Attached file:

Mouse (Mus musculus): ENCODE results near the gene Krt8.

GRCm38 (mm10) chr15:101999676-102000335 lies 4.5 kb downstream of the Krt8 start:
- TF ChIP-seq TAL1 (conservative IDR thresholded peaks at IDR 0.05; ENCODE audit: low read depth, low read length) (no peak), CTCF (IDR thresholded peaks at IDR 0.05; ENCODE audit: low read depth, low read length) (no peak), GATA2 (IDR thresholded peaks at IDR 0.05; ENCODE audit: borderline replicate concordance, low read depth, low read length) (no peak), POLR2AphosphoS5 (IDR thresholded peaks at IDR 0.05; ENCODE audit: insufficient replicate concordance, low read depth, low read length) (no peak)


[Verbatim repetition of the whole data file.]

Mouse (Mus musculus): ENCODE results near the gene Krt8.

GRCm38 (mm10) chr15:101999676-102000335 lies 4.5 kb downstream of the Krt8 start:
- TF ChIP-seq TAL1 (conservative IDR thresholded peaks at IDR 0.05; ENCODE audit: low read depth, low read length) (no peak), CTCF (IDR thresholded peaks at IDR 0.05; ENCODE audit: low read depth, low read length) (no peak), GATA2 (IDR thresholded peaks at IDR 0.05; ENCODE audit: borderline replicate concordance, low read depth, low read length) (no peak), POLR2AphosphoS5 (IDR thresholded peaks at IDR 0.05; ENCODE audit: insufficient replicate concordance, low read depth, low read length) (no peak)